pahavit (pahavit) wrote,



On Saturday evening, D. and I attended a "spider walk" at Monte Bello Open Space Preserve. October is the time of year when the local tarantula males start wandering around after dusk, looking for mates. The walk, led by 3 arachnophiliac docents, took us into part of the preserve's grassland and oak woodland habitats to look for wandering males in search of mates. The preserve normally closes at dusk, so it was a very special opportunity to stay on after dark and see some of the night life in the park. First off, here's my pics (a paltry few because my camera skills are no good at low-light photography, even with the flash).

A raven poses picturesquely at the entrance to the preserve.

On our way to the oak woodland we pass by a huge walnut tree, remnant of an orchard from an era before the preserve.

At the edge of the grassland we see the web of a bowl and doily spider (Frontinella communis).  It is a two-part web, with a bowl-like structure above and a flat sheet web below.  The spider hangs underneath the bowl part and bites any insect landing in the web.

The orb web of the cat-faced spider (Araneus sp.) catches the last rays of the setting sun.

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And here are D.'s pics.

The preserve parking lot is awash in late afternoon sun.

Docent Debbie organizes her notes before we set out.

A tiny lizard basks on a log beside the trail.

Trail through the grasslands.

This is likely a tarantula burrow.  It is small, very round and lined with silk.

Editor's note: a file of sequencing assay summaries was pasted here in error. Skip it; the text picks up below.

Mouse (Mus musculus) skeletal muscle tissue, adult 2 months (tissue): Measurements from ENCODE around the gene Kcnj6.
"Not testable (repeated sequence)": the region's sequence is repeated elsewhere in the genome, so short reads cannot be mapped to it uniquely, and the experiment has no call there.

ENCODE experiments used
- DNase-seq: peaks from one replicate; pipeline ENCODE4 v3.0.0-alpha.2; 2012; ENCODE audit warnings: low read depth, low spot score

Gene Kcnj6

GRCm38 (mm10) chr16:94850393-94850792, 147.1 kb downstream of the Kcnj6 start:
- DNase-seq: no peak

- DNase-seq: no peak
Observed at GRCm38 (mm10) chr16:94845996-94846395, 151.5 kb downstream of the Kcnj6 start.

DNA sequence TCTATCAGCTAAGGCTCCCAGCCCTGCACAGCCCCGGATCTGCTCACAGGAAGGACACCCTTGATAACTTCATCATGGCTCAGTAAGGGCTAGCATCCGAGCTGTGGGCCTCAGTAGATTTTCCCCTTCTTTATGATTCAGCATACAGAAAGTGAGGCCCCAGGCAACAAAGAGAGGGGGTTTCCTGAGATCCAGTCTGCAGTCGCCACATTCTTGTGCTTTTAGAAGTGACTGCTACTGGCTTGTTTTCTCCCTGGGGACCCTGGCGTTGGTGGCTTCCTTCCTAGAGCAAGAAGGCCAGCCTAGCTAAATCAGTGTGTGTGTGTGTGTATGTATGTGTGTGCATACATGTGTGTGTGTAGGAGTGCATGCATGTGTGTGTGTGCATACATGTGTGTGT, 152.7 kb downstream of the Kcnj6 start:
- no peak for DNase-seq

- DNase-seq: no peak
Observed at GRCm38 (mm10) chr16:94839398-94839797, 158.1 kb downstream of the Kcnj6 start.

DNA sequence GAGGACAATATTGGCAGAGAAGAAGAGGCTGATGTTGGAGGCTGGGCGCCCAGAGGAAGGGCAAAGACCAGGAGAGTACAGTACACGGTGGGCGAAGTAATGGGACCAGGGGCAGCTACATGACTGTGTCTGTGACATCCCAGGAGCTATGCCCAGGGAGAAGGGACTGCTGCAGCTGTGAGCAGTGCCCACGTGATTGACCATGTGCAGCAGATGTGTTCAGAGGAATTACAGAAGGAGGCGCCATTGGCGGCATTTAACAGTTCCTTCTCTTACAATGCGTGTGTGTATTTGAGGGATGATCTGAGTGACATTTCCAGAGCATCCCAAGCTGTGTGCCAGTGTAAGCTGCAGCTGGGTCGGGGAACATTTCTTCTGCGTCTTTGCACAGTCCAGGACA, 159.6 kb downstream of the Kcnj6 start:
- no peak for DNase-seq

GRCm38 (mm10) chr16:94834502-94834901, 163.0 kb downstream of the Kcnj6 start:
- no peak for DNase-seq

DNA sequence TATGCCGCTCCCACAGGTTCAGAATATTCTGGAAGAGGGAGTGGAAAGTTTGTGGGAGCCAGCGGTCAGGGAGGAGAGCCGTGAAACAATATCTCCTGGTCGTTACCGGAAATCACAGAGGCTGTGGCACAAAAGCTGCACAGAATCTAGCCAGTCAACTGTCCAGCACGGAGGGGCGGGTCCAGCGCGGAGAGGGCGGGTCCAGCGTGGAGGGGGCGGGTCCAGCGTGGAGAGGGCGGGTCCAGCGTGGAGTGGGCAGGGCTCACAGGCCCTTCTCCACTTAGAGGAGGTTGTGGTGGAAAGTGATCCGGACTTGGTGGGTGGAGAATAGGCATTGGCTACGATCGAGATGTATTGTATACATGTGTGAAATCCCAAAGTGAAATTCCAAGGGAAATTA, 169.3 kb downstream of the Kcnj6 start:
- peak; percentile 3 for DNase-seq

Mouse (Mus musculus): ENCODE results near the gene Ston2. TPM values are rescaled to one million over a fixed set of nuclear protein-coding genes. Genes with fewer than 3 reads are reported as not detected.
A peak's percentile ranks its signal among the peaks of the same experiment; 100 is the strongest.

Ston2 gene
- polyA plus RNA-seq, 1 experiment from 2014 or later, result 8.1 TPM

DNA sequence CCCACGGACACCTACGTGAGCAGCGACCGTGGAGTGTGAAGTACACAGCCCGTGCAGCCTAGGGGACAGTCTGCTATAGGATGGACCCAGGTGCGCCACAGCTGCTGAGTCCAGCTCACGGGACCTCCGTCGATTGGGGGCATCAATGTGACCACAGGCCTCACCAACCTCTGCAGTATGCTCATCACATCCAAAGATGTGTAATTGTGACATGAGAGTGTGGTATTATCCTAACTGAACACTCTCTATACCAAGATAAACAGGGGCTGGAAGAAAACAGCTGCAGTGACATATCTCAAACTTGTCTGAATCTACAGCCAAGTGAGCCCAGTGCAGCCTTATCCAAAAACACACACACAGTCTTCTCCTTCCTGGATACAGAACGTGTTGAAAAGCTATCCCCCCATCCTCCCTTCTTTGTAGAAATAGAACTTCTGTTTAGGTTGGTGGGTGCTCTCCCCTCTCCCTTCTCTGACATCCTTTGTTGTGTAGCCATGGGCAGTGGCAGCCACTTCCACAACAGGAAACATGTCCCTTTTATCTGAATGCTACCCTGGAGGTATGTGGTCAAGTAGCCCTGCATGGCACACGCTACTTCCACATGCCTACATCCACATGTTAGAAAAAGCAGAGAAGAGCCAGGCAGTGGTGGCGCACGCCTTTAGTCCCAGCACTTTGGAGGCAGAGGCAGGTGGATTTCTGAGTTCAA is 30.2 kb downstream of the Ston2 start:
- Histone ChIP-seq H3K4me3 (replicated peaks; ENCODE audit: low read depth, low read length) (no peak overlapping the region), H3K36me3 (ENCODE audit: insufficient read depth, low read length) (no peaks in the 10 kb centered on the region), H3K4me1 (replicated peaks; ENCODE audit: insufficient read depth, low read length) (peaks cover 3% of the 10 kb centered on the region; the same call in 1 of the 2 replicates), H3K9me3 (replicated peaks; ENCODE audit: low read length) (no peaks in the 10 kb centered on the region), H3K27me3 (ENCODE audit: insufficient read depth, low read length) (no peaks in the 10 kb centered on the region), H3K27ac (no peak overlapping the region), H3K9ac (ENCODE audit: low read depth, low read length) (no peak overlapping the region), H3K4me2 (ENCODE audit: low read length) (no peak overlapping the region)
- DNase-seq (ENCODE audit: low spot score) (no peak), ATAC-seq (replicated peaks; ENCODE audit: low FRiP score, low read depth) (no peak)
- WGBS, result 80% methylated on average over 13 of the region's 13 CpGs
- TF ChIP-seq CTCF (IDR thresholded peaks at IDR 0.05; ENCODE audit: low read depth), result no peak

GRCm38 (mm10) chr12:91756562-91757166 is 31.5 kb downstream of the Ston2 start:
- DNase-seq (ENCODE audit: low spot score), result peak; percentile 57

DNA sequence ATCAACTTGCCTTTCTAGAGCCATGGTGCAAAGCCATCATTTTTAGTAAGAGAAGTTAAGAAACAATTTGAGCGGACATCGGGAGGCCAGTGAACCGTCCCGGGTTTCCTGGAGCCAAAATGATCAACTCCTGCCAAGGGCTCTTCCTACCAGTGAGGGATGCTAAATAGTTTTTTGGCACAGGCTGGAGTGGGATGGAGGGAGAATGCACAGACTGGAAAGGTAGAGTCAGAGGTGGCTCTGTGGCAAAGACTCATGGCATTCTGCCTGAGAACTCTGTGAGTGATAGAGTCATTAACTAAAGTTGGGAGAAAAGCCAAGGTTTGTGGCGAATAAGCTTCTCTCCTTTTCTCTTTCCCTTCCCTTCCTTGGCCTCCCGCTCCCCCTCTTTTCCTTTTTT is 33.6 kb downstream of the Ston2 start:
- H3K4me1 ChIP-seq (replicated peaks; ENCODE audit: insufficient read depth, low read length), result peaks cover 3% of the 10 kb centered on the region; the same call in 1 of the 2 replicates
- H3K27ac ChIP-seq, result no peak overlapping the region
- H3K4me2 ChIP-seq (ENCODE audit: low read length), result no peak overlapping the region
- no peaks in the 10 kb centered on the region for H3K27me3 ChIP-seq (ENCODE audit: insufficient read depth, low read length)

The Canyon Trail takes us into the oak woodlands.

This spider is likely a golden orb weaver (Argiope aurantia).

The thin crescent of new moon sets behind the ridge.

Once it got dark, we saw bats and an owl flying around.

This spider is a banded garden spider (Argiope trifasciata).  Its web is in the tall grass lining the trail.

The zig-zag part of the web is called the stabilimentum.  Orb webs with stabilimenta suffer fewer tears from birds flying through them.

Isn't that spider a beauty?

One of the docents found some kind of dead rodent on the trail, and picked it up with her bare hands.  (Don't do this at home.)

A ghostly spider dangles from a strand of silk in the woods.

In the cool, damp oak woodlands we find the forest scorpion (Uroctonus mordax).  Under UV light, scorpions glow like beacons in the dark leaf litter (making it relatively easy for docents with such a light to find them).

Here's a spider that might be a Calisoga, or false tarantula, spider.  The claws on its feet are difficult to see, so ruling out a bona-fide tarantula is not feasible.

This pic looks peculiar because the red filters on our flashlights (to preserve our night vision in the dark) combining with the flash from the camera make for an unsettling optical effect.

Here's a bona-fide tarantula (Aphonopelma sp.)!

Again, it is not really blood-drenched, it's just an optical effect of the red flashlight filters and the camera flash.

Once we leave the woodlands and emerge into grasslands again, we find a tiny sun spider, or solifugid.  It is not a true spider.

All of these arachnids eat insects and other arthropods.  They inject a venom to subdue their prey. While the venom is not life-threatening to humans, a tarantula bite can hurt like a bee sting.

Tags: arachnophilia, field trip, lizard, monte bello, moon, raven, scorpion, spider, walnut, web

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